Gloria Steinem, who is now 82, looks back on her different periods of her life.
Coworking: Doing Business Communally
There's cubical culture, and then there's coworking culture. Coworking happens when completely different businesses share a communal workspace. The hope is that they will also share ideas. The concept is popping up around the country and the Valley.
Jenny Poon’s office is inside Phoenix’s first coworking space. CO+HOOTS, that is pronounced cahoots, has a hip, wide-open layout where a mix of photographers, PR firms and customer service reps work side by side.
Poon is a graphic designer who also founded CO+HOOTs. She said it is all about sharing ideas, sometimes unexpectedly.
“There’s a buzzword around coworking spaces,” Poon said. “It’s serendipity. Everybody talks about serendipity in their space, and can you plan serendipity? I believe you can. It’s all about space planning and culture.”
That is why CO+HOOTS has hardly any walls and a conference room made of glass. Forget doing your work silently and maybe having a conversation around the water cooler. Here, connections happen everywhere.
CO+HOOTS started more than three years ago with only creative types. Now, it is expanded to all kinds of users, about 70 on a typical workday. Poon sees that diversity as a good thing.
“There’s so many things that I don’t know,” Poon said. “And if you surround yourself with people who do know a wide variety of things, imagine what you could learn.”
So, CO+HOOTS gives its users time to get to know each other, even outside the typical workday. Get-togethers like its annual Christmas party have helped shape the space’s reputation for having a cohesive community of young, urban entrepreneurs. Adam Clayton was in from out of town for the day but said he was able to feel part of all that is going on around him.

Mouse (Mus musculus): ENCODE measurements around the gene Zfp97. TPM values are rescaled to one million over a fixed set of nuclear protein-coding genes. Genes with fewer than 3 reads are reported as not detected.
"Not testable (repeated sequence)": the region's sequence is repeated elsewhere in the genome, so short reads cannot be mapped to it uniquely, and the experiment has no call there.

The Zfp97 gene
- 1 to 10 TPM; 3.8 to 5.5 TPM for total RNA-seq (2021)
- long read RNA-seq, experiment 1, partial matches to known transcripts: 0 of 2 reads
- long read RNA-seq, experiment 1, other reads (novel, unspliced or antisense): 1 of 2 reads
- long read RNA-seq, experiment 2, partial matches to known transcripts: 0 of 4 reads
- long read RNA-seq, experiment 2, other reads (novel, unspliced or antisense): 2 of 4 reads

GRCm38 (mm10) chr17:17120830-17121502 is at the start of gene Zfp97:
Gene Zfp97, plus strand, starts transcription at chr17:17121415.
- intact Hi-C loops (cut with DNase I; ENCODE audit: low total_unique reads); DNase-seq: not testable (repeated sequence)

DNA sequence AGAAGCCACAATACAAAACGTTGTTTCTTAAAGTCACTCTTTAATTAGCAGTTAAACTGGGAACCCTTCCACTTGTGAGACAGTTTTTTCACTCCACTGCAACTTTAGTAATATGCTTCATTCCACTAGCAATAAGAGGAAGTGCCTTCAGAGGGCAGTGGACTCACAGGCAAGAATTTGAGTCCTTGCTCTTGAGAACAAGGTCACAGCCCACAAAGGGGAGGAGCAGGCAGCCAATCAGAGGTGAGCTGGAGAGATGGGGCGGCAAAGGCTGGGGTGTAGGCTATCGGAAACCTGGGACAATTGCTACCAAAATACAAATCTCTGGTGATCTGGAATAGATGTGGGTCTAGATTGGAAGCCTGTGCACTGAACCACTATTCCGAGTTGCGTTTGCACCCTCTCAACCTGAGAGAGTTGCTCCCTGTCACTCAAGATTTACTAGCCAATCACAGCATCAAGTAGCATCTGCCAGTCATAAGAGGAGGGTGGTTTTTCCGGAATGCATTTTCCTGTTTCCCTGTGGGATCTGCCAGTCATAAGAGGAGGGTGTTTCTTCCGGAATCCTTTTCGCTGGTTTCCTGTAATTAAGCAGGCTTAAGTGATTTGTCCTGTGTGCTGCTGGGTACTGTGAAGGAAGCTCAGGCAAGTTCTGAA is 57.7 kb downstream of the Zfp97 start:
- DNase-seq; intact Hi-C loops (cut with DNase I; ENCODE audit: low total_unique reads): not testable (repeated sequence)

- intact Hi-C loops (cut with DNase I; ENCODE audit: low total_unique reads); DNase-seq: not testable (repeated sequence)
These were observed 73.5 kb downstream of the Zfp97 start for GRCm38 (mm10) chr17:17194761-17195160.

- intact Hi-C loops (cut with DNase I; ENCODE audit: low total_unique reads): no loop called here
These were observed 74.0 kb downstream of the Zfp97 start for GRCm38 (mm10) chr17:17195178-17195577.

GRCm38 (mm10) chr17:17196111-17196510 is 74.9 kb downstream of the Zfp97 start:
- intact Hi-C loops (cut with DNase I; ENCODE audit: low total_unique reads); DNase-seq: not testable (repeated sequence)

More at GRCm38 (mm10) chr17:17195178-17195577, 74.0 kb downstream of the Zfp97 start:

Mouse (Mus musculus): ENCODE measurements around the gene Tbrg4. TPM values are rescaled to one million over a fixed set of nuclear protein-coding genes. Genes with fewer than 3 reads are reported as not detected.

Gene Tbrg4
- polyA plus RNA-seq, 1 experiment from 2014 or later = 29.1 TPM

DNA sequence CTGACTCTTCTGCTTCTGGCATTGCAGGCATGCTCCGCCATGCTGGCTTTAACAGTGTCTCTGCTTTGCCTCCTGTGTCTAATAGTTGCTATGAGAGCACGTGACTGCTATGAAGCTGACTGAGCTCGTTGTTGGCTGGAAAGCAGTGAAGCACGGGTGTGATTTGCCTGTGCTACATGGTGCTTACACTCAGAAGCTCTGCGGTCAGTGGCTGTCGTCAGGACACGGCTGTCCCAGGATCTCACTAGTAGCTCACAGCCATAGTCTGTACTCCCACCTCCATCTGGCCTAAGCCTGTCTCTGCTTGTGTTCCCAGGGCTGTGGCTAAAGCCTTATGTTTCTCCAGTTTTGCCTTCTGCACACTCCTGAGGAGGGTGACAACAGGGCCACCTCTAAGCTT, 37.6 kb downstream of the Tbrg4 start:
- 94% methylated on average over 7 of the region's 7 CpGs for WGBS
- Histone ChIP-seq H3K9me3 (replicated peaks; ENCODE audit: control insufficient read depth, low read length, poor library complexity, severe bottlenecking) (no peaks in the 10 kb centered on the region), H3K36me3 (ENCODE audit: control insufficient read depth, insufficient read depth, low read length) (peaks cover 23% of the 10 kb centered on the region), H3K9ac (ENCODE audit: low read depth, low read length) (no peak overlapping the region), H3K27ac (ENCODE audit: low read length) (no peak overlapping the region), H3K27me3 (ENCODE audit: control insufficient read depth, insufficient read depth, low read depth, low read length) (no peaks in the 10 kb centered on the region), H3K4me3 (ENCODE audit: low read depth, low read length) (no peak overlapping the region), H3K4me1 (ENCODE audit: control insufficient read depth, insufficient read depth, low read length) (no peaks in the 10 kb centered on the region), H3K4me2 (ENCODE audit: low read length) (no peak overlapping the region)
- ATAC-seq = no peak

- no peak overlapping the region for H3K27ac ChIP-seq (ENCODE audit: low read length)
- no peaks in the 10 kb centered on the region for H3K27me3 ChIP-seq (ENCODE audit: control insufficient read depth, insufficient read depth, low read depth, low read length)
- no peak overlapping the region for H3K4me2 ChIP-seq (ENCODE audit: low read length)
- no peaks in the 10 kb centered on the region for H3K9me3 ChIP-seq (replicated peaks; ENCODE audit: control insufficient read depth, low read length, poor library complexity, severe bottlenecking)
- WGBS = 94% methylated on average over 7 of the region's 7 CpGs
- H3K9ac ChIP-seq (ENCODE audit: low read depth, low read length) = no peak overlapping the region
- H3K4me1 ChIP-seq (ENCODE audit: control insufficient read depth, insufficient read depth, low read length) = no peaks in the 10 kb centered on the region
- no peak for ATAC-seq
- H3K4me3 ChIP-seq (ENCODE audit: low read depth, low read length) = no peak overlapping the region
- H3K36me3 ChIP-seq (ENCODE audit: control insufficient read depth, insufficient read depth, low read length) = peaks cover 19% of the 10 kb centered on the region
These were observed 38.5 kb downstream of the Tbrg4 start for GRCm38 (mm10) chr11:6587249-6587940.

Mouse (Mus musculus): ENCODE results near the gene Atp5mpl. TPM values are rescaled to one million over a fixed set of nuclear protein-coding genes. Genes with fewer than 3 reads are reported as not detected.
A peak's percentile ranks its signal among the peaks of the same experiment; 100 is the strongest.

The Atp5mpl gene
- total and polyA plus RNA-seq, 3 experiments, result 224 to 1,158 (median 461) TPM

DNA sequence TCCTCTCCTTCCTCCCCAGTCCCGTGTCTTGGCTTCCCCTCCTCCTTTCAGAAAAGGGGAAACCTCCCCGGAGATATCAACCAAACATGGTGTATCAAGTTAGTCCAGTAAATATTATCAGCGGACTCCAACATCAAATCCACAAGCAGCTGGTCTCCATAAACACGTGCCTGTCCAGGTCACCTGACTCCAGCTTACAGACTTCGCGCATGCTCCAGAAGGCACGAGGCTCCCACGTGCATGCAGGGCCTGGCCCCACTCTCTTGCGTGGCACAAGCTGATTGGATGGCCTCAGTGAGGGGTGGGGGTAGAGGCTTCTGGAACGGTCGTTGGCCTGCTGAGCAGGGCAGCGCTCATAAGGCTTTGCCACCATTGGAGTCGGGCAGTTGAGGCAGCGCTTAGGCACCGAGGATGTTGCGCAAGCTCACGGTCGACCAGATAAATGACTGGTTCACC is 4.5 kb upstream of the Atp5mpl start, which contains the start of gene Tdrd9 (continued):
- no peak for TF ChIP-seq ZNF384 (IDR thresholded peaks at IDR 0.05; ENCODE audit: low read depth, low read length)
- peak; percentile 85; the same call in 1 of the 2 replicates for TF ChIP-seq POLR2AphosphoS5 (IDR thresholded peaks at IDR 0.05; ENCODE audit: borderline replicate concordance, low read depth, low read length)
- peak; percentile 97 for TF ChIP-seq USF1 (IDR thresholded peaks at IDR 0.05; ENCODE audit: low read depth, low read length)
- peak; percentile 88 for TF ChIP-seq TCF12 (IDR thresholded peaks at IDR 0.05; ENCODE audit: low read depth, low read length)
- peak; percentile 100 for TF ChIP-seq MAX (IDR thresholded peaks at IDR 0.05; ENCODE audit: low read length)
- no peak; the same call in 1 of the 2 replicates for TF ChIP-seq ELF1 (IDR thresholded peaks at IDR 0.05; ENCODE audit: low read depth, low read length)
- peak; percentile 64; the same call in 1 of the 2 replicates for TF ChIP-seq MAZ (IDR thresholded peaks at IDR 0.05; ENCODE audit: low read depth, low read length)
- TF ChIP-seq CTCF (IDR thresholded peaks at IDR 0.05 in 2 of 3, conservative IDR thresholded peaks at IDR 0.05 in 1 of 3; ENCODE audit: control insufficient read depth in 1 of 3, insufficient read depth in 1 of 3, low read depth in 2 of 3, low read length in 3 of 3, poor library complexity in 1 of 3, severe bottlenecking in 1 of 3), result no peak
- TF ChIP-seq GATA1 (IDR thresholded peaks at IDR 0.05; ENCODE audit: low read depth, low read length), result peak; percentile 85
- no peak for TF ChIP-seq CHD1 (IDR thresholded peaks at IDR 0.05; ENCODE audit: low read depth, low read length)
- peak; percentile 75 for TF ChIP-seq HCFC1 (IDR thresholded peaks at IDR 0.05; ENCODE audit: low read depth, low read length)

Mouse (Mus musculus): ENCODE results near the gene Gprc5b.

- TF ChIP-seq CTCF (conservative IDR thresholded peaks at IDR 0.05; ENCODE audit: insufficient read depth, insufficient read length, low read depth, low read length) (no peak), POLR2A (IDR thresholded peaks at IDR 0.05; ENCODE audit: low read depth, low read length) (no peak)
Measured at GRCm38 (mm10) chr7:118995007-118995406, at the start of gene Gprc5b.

“Just coming to these different spaces as I’m visiting in the area, I can instantly get plugged in,” Clayton said.
Clayton is such a believer in this kind of space sharing that he started his own coworking business in Boulder, Colo., and typically that is the kind of city where coworking flourishes. San Francisco, Seattle, New York– they are all full young, arty hipsters, open to experiment with different work environments, but is that the only demographic drawn to coworking?
Dennis Corderman does not think so. Across the city in Maryvale, he showed off an empty room, surrounded by glass.
“We’ll walk through this archway, and you’ll see a wide-open room,” Corderman said. “And that’s one thing we like about this facility, is it’s open.”
And in about a month, Corderman hopes this room will become the focal point of JumpStart, otherwise known as west Phoenix’s first coworking environment. Corderman thinks this will be completely new for a neighborhood he calls “quasi-industrial.”
“West-side Phoenix has been marginalized,” Corderman said. “It’s been, what I consider, kind of redlined as lower socio-economic area, that’s not dynamic, and that’s simply not true.”
JumpStart’s prices will start low, around $50 a month in the communal office, and Corderman hopes that will entice people in the community who currently work from home. He said he offers something you cannot get working alone.
“You sit down with a group of people, like-minded. There’ll be a lot of like-minded people who are trying to get businesses started,” Corderman said. “There’s a lot of magic that comes from kicking around ideas.”
He added that as businesses take off, they can graduate to the offices that surround JumpStart’s central, communal workspace. They are pricier but also a bit more private.